Unfortunately, there's a lot of grey area here, as the line between intentionally withholding part of a game to release post-launch and the release of brand new DLC content to support a game's launch is so fine as to be almost invisible in a lot of cases.  While it's easy to fault a studio for selling us content that they were going to include (or should have included) anyway (I'm looking at you Capcom), how can you tell when a studio is holding out on us and when a DLC offering is a legitimate expansion?  For example, buying a car and having to pay extra for the seatbelts is easy to target as wrong, whereas having to pay extra for a CD player....maybe not so much  Where do you draw that line?

As a quick aside, some studios have become masters of using DLC strategically (and fairly!) to support their games in creative ways.  Bioware's signature edition of Dragon Age 2, for example, includes scads of content, including new characters, quests, and weapons, and is FREE to anyone who pre-orders the game.  This content will also be available for download on game marketplaces, for a price, to all those who didn't jump on the banddragon early.  While perhaps questionable, (after all, if the content is there, why not throw it on the disc?) I can't fault them for this approach.  They're not ripping gamers off, they are trying a creative approach to create hype and drive early demand for their product (and it worked on me), which is a legit business strategy.  It may not satisfy you, but again this is an example of the enormous amount of grey area that this topic is situated in.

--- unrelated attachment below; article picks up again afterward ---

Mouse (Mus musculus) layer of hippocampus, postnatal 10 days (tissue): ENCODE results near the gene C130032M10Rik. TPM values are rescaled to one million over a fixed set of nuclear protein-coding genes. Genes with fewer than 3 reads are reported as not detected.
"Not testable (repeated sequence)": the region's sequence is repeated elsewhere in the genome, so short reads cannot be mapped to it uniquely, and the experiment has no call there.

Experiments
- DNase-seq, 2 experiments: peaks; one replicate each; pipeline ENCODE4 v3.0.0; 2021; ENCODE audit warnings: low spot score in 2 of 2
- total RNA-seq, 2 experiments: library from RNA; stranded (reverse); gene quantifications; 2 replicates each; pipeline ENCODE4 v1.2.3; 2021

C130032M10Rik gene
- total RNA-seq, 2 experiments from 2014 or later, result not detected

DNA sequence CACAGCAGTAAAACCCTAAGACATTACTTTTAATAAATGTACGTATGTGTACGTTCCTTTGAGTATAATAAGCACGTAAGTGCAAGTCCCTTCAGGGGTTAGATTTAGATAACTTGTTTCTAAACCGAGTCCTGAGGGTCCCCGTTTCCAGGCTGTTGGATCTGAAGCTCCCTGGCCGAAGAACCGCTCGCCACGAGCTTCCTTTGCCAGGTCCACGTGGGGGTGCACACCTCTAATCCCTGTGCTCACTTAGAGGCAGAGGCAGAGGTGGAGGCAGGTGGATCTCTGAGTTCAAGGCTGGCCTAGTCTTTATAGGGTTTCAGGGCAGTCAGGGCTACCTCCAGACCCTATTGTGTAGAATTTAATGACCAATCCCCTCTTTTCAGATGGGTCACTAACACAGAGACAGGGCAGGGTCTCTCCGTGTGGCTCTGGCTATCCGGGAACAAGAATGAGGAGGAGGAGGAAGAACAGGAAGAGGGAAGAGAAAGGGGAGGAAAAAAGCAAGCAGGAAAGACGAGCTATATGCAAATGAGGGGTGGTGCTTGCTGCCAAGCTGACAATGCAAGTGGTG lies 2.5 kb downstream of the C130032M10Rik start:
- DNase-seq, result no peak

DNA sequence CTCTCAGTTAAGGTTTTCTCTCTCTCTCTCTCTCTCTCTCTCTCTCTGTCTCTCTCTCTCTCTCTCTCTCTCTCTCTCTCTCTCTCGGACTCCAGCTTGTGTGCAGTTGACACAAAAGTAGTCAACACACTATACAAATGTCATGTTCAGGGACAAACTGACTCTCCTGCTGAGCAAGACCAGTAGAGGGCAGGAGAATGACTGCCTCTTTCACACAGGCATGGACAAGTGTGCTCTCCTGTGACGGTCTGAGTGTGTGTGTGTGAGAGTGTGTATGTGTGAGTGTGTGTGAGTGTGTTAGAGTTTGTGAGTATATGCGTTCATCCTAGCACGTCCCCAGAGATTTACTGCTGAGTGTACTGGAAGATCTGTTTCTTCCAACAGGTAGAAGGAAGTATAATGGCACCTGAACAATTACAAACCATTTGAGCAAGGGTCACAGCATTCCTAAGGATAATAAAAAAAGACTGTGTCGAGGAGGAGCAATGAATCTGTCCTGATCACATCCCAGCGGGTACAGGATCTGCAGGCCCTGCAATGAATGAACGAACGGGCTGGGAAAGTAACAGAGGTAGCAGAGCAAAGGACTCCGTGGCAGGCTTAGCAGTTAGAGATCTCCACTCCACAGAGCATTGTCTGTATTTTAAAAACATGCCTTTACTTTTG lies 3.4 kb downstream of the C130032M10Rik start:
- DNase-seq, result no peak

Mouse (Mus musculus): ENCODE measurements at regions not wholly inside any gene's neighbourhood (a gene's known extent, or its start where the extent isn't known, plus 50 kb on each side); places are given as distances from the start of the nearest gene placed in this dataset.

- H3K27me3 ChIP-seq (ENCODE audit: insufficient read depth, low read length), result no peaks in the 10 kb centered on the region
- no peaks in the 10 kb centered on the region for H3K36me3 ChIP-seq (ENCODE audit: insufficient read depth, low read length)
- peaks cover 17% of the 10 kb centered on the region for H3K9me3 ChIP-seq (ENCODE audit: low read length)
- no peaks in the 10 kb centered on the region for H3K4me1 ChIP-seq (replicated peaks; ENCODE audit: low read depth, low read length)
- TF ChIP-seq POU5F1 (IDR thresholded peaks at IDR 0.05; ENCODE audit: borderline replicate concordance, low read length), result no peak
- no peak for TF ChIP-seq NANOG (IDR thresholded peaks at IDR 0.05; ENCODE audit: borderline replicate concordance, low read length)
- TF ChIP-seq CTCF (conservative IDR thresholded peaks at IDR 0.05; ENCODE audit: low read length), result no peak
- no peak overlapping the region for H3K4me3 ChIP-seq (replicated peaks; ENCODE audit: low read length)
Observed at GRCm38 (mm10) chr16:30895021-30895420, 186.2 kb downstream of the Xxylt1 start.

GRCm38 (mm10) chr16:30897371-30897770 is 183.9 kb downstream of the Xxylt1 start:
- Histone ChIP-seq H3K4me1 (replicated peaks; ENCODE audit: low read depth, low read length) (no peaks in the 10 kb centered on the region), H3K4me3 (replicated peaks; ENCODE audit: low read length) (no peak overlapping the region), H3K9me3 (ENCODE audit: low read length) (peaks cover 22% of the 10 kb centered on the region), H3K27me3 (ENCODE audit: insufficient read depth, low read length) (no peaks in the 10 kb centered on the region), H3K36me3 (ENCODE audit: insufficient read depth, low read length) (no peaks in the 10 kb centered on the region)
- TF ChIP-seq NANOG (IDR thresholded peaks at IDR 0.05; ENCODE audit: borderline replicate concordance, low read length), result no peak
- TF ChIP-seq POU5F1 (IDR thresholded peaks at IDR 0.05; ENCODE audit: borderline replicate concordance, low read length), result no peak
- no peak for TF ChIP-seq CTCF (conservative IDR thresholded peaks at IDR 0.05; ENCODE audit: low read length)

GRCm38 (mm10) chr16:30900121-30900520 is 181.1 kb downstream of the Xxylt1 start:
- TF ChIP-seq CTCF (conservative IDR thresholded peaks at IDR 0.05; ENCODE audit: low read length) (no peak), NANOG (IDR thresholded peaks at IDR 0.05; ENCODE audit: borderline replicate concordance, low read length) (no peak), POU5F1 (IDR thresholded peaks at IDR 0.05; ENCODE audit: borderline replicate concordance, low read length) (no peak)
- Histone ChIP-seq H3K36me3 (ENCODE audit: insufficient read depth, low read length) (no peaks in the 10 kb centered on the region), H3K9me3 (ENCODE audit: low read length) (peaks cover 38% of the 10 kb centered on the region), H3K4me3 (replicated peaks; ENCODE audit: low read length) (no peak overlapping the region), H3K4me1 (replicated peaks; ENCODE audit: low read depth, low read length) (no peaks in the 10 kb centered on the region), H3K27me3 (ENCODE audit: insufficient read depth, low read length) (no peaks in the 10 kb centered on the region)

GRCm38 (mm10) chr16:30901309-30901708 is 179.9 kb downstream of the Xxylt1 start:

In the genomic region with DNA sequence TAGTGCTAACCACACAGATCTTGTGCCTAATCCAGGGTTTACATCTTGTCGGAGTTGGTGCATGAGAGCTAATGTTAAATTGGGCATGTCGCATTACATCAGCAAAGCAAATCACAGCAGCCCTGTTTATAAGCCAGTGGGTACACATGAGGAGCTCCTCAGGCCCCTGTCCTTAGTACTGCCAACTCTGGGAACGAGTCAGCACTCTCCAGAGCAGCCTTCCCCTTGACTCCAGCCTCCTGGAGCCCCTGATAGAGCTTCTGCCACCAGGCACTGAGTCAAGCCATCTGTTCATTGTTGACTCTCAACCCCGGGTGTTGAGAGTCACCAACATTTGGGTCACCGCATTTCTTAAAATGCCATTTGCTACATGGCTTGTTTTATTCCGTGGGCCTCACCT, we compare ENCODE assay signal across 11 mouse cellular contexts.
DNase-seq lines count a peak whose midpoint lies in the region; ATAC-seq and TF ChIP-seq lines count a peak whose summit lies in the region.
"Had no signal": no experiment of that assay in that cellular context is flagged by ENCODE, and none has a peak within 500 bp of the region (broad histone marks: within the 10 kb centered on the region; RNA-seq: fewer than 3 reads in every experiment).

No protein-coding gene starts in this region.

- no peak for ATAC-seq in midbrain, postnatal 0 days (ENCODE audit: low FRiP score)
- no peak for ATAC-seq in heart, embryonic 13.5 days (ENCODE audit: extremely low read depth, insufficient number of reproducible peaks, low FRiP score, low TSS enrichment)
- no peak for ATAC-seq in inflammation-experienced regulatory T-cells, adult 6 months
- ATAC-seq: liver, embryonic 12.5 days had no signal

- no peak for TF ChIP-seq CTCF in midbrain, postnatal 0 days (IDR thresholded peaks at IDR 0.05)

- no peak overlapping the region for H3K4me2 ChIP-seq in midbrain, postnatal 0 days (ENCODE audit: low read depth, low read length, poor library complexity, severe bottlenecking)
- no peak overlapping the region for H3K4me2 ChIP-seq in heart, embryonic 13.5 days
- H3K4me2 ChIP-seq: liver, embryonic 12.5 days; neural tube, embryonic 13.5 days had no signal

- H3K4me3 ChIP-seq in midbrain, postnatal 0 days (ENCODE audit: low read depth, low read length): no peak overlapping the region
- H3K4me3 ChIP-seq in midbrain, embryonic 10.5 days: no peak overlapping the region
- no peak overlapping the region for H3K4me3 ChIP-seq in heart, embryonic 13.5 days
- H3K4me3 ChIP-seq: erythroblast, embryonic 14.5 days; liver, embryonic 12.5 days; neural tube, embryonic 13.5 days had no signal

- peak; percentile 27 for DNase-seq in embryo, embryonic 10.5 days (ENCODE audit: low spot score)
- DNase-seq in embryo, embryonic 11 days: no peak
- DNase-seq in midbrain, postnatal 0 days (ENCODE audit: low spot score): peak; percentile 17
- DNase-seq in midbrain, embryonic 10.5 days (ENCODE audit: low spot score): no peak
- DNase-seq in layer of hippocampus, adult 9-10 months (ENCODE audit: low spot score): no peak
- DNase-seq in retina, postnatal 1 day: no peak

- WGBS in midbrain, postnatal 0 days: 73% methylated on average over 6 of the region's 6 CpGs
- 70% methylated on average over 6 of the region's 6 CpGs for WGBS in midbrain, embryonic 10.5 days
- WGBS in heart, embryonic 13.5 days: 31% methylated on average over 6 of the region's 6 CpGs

As polarizing a topic as DLC is (at least for me), my feeling is that there is still a lot of uncovered territory in the area of extra content, and that more and more interesting topics will be spawned from this seemingly simple concept.  While we may have seen this type of debate before surrounding things like digital music and movie piracy, I feel that gaming more than any other medium is very strongly influenced by the "business" of the industry, and this is just the first of many examples of the gaming/business dichotomy that exists.  While the future of gaming is just starting to take shape, one thing is sure: laud it or loathe it, DLC is only going to grow in scope, so get your credit card ready.

Saturday, January 15, 2011

Games with the Worst Stories

Game stories have come a long way in the past 20 years, from simple "rescue the princess" yarns to vast cinematic operas spanning multiple games.  However, with all of the recent storytelling "hits" of gaming, there's bound to be a few "misses" as well...Here are some of the games I think have the WORST stories.  Oh yeah...spoiler alert.

Street Fighter (series)
So there's this dude, Mike, M. Bison, and he's eeeevil.  He's a despotic dictator who rules over Thailand with an iron fist, and he possesses the powerful and mysterious Psycho Power, making him one of the most formidable warriors in the world.  His master plan?  Take over the hosting illegal underground street fighting tournaments.